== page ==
ALBUM REVIEW: Code Orange – The Above


The hope for a band to “return to their roots” is a phrase that has been thrown around so much in modern music, it has begun to lose its meaning. As with the roots of a tree, a band’s roots are always there, securing the foundation of their sound, no matter how many different directions it may branch out into.

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ALBUM REVIEW: Conquer Divide – Slow Burn


Hailing from the United States, United Kingdom, and Canada, Metalcore quintet Conquer Divide has come back together in Atlanta to record their long-awaited second full-length album, Slow Burn (Mascot Records). Slow Burn presents a balanced, cohesive collection of songs while also throwing the frequent curveball – ones that don’t throw the direction off track, but rather launch it forward into expanded territories.

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ALBUM REVIEW: Polaris – Fatalism


One of the fastest-rising bands in modern metalcore, Australian group Polaris shows their musical ancestors how it’s done with their third album, Fatalism (SharpTone Records). As they break through the scene, the quartet continuously grows with their refinement of the genre, pulling off a sense of timelessness for a style that some of their peers have fallen under the radar trying to keep alive.


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ALBUM REVIEW: Holding Absence – The Noble Art Of Self-Destruction


If you had to book a show for an audience of half-Pop fans and half-Metalheads with the promise that no one would walk out, it would seem like an impossible task. But book Welsh band Holding Absence for a show like this, and everyone’s jaws will be on the floor before the first song finishes.

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EP REVIEW: PLAIINS – Puppet – self-released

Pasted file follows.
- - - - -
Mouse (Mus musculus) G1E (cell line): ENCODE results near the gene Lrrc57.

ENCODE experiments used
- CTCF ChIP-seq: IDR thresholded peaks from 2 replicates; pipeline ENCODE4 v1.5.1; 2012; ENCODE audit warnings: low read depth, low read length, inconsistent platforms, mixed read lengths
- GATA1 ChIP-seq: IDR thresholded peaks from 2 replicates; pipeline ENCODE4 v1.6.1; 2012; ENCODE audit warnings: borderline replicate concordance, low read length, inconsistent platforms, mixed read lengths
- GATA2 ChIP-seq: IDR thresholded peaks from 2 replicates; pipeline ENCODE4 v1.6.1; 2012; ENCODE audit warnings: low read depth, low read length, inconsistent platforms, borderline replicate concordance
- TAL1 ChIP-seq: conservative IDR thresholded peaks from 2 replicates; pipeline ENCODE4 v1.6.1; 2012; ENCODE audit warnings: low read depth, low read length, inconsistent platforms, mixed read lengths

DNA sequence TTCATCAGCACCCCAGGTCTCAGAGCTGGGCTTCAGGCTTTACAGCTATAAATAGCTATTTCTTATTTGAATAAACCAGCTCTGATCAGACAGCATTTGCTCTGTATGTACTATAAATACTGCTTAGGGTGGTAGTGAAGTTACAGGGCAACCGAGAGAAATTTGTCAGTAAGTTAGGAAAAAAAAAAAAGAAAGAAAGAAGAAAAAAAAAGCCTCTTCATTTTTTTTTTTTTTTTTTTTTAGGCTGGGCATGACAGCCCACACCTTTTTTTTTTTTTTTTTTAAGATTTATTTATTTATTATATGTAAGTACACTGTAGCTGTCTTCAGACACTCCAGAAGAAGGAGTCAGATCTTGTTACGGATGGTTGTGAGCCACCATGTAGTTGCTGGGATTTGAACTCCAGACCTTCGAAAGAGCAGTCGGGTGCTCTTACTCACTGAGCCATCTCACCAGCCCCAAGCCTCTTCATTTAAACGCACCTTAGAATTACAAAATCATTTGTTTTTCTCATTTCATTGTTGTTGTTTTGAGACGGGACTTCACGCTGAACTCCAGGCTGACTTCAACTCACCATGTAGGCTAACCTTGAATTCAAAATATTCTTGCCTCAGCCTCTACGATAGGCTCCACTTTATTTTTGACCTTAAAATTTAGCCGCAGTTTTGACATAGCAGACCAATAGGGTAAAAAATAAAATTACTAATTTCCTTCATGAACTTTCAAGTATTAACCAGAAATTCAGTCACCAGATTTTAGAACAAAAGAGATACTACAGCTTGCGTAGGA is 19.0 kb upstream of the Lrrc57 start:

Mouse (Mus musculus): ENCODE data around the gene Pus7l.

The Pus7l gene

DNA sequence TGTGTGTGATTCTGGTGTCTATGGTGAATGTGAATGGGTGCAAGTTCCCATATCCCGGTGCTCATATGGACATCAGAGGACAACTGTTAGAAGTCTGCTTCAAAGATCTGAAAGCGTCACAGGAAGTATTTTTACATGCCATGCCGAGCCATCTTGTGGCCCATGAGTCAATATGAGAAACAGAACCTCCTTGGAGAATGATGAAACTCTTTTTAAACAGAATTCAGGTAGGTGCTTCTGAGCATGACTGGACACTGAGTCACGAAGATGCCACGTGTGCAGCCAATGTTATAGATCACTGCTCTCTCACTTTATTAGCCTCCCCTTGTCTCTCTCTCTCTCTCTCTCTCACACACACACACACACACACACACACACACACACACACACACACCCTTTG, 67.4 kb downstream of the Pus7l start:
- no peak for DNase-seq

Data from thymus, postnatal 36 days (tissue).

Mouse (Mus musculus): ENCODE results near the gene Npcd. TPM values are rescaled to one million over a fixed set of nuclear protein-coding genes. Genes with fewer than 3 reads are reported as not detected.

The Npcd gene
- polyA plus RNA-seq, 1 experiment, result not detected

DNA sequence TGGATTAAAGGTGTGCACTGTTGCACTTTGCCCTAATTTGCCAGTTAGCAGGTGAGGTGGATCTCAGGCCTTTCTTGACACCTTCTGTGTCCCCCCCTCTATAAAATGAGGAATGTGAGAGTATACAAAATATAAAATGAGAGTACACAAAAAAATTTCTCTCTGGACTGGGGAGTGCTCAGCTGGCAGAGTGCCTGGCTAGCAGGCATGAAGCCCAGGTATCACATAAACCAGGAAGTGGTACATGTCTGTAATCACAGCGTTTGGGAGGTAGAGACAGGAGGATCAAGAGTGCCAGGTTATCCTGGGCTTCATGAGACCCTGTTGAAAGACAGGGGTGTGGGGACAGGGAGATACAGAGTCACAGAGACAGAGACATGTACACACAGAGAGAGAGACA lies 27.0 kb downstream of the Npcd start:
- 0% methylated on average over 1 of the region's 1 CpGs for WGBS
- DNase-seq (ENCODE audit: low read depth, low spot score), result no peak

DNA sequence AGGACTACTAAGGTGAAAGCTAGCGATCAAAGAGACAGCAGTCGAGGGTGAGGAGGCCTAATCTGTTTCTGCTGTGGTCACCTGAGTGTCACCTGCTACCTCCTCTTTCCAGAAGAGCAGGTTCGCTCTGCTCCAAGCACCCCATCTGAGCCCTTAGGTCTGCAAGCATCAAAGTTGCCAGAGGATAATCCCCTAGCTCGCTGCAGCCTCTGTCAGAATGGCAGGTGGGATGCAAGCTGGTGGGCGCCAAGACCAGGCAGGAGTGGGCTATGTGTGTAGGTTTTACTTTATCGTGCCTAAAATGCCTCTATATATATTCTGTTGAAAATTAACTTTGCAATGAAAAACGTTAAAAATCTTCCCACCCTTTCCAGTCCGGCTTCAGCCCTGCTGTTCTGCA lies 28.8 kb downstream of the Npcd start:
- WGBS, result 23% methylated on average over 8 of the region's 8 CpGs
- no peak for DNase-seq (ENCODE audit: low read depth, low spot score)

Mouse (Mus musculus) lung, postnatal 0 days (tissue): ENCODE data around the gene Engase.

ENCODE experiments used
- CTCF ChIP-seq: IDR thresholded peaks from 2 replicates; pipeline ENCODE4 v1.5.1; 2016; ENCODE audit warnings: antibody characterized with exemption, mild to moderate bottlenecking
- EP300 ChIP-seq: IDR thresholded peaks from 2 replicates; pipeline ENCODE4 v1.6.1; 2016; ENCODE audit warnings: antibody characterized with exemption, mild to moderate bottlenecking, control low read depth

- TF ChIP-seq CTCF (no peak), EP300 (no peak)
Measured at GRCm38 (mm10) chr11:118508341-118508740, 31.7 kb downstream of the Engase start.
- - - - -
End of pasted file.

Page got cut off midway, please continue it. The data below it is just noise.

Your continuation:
It’s not every day you come across a band with members from Hong Kong, Israel, and Germany, giving them such universally diverse perspectives as the shameless genre-benders of PLAIINS – let alone ones with the musical chemistry to create an EP like Puppet (Self-Released). Through a seamless blend of punk, indie, hardcore, and alternative rock, the multicultural trio uses their range of experiences to oppose political issues from around the globe. Thus, making them lyrically relatable across nations, as well as sonically appealing to indie and punk fans alike.Continue reading

EP REVIEW: Sicksense – Fools Tomorrow


While the leading names in Nu-metal are ones that started twenty to thirty years ago, bands like Sicksense bring high hopes for the genre’s future. Testing the limits of the style Linkin Park and Korn made history with, the group shares their second EP, Fools Tomorrow (Sound Escape Agency), a sequel to their debut EP Kings Today. They each promote the idea of holding on tight to the throne earned from major achievements, stating that it could always be pulled from right under you if your hard work ceases.

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ALBUM REVIEW: The Amity Affliction – Not Without My Ghosts


When any kind of metal band promotes their new material as “the heaviest music they’ve ever made”, it’s usually met with eye rolls from fans who have heard this very promise time and time again from their favorite groups who failed to deliver. Hearing this from The Amity Affliction, a group that has always stood on the lighter side of metalcore, I was one of the skeptical ones. Ever since the Australian quartet released their instant classic Let The Ocean Take Me in 2014, each album following has paled in comparison.

Until now.

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ALBUM REVIEW: As Everything Unfolds – Ultraviolet


Breaking through the UK with their enchanting blend of alternative rock and metal, British quintet As Everything Unfolds continue developing their recipe for success with their sophomore album, Ultraviolet (Long Branch Records). The record’s name is inspired by a metaphor for gaining new perspectives on life and is an astoundingly fitting descriptor for the aural experience achieved by each track’s dynamic arrangements.

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EP REVIEW: Atreyu – The Hope Of A Spark


Having approached their twentieth year of being a staple in the metalcore scene, the prodigies of Atreyu still haven’t lost their spark (no pun intended) with the new EP The Hope Of A Spark (Spinefarm Records). Drawing from the commonalities of the quintet’s personal lives, each song is truly a shared effort among the five of them – not only musically, but conceptually.

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ALBUM REVIEW: August Burns Red – Death Below


For a band that hasn’t changed their sound much over the course of almost twenty years, Pennsylvania quintet August Burns Red miraculously continues to stay not only relevant but one of the most widely respected acts in modern metal.

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